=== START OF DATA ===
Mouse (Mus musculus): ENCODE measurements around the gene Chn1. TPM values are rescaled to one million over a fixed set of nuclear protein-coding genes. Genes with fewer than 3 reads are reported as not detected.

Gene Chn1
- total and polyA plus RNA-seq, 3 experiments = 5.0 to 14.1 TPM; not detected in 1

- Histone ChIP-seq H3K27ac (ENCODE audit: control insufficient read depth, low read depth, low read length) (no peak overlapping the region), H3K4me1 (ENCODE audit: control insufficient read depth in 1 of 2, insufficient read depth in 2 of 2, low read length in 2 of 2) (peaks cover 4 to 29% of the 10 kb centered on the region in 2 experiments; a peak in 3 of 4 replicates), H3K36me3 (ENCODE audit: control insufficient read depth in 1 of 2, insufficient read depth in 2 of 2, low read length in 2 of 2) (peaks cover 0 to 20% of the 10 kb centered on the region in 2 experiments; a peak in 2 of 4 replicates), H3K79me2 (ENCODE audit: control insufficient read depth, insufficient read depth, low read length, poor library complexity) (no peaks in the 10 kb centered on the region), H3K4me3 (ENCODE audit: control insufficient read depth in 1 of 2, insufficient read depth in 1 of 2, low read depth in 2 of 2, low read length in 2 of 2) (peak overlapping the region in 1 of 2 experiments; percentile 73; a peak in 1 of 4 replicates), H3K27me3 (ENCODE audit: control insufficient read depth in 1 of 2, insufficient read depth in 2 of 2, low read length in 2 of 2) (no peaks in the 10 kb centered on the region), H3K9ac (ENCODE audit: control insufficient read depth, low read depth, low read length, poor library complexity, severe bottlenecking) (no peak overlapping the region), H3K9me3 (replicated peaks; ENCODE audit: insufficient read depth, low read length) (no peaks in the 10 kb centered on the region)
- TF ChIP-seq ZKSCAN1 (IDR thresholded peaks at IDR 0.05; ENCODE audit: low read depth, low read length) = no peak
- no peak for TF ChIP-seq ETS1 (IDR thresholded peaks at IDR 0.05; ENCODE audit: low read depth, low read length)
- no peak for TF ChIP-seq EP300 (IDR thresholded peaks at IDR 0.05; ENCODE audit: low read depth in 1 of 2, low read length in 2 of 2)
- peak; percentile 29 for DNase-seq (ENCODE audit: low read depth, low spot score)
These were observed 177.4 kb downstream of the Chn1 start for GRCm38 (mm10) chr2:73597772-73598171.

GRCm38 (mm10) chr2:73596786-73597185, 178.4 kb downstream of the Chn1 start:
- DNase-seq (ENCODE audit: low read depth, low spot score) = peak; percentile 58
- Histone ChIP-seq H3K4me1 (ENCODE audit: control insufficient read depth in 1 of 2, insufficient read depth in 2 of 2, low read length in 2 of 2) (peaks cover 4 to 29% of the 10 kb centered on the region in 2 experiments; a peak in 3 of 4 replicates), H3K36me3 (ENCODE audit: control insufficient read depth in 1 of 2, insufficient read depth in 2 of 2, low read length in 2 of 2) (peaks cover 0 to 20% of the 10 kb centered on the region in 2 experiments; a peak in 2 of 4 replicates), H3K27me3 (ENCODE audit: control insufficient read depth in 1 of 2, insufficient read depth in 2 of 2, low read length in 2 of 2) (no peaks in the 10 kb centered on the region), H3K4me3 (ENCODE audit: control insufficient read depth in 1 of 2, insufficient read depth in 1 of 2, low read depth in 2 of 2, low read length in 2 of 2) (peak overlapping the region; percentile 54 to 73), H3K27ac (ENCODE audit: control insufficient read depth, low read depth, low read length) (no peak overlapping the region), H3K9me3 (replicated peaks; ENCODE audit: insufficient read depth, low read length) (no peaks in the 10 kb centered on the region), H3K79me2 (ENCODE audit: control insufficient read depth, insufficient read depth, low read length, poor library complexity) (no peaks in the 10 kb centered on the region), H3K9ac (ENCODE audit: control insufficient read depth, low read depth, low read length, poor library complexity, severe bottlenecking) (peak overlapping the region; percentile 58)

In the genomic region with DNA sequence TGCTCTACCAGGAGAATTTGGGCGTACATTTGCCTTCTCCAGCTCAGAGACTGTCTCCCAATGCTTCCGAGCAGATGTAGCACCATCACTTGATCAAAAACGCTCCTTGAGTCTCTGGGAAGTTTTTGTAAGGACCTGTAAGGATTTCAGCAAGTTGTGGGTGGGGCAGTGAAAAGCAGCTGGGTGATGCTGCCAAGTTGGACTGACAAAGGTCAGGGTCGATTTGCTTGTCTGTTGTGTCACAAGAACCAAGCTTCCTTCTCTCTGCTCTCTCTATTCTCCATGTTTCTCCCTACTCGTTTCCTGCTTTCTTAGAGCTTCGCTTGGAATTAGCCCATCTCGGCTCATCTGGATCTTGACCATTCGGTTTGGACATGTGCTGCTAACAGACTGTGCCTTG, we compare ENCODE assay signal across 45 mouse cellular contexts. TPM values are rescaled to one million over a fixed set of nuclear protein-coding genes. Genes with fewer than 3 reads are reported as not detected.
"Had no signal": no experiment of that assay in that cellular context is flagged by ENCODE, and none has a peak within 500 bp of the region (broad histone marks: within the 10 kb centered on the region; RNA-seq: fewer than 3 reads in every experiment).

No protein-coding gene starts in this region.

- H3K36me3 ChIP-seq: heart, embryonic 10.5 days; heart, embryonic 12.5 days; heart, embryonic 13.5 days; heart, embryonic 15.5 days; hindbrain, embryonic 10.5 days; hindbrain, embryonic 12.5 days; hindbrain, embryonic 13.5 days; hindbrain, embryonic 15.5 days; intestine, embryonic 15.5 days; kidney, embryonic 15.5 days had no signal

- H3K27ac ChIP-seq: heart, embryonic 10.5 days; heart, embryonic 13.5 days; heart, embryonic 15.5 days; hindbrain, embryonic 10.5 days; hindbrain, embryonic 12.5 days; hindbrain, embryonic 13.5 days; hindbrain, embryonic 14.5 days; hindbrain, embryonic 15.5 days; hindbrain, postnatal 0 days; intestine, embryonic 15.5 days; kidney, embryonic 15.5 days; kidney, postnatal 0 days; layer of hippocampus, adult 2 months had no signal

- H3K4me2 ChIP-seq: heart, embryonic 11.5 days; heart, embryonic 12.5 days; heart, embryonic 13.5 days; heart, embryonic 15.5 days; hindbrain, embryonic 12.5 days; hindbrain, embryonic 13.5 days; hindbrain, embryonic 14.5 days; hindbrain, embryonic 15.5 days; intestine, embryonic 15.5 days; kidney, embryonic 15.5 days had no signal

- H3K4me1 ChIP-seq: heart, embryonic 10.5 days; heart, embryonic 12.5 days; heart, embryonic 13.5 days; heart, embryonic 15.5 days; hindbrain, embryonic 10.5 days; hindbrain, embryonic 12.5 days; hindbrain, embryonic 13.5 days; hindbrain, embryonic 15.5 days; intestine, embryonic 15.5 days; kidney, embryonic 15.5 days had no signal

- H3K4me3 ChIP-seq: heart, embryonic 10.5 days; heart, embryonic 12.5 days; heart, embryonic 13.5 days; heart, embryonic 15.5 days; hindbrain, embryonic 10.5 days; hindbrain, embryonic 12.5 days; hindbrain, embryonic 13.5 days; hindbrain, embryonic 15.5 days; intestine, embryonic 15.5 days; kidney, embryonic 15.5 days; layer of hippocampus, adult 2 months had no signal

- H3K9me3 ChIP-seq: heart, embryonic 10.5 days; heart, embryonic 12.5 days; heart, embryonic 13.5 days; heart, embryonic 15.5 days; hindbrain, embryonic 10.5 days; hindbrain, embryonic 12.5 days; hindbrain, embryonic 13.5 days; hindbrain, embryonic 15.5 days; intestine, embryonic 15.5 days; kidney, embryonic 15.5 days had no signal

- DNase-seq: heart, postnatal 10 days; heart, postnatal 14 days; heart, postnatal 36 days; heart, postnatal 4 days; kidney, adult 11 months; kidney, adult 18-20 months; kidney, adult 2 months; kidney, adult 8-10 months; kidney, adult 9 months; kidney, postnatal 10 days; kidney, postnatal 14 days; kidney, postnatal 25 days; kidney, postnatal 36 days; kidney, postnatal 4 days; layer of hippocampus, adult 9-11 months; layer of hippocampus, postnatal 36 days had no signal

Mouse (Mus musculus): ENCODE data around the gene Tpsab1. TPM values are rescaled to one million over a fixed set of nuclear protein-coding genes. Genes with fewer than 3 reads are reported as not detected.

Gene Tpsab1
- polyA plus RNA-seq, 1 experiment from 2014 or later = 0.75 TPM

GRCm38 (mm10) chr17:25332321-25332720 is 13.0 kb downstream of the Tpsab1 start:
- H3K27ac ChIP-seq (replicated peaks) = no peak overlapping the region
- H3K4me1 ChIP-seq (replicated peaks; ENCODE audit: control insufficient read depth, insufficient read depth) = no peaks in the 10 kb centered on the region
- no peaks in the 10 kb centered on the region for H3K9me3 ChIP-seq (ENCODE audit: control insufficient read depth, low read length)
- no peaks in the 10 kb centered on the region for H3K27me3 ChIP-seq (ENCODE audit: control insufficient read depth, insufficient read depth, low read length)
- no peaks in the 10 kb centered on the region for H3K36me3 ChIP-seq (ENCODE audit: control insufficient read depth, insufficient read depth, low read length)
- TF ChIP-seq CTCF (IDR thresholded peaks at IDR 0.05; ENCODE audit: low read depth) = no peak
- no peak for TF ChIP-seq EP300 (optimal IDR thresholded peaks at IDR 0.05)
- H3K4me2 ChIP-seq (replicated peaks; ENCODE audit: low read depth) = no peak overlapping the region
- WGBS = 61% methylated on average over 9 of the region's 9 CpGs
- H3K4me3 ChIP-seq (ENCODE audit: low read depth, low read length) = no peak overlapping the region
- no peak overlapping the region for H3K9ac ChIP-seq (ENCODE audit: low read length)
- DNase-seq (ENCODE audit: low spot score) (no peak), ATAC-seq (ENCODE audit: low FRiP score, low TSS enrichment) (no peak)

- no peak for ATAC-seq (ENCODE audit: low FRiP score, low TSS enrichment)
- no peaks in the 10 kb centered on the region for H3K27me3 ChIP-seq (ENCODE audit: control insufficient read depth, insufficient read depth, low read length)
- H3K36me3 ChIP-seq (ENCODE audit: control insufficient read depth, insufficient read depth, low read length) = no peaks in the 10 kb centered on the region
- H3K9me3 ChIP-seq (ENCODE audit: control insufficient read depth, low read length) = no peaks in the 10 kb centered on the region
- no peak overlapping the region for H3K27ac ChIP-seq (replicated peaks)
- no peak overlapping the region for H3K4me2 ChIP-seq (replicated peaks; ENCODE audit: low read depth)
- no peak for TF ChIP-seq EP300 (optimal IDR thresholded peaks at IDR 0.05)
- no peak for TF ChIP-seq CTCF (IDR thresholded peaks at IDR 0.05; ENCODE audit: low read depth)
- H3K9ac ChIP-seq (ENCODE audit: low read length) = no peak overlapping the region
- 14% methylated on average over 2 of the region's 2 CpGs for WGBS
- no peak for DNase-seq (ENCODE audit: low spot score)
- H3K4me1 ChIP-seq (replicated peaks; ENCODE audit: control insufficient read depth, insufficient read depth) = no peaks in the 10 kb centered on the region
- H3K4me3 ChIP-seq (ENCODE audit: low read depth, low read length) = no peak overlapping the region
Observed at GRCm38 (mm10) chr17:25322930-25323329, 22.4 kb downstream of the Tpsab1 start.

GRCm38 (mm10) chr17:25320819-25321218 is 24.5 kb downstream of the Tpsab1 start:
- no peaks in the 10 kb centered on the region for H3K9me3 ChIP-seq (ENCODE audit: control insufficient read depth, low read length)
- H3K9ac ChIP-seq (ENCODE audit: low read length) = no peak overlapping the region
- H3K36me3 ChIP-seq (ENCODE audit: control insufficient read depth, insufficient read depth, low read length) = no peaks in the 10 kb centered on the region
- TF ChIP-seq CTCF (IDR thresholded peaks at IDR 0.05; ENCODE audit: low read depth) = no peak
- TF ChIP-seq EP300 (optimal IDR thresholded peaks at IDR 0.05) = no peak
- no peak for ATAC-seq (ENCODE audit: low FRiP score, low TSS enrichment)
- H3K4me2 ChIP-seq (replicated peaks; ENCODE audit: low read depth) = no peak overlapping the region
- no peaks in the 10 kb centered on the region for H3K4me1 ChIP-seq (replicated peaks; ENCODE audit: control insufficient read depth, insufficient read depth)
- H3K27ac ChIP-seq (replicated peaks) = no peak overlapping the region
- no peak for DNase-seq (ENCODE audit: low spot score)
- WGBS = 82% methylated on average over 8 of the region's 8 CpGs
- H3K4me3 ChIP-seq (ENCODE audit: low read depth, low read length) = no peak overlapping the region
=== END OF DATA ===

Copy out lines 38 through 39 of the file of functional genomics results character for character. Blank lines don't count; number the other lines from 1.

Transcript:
- DNase-seq (ENCODE audit: low spot score) (no peak), ATAC-seq (ENCODE audit: low FRiP score, low TSS enrichment) (no peak)

- no peak for ATAC-seq (ENCODE audit: low FRiP score, low TSS enrichment)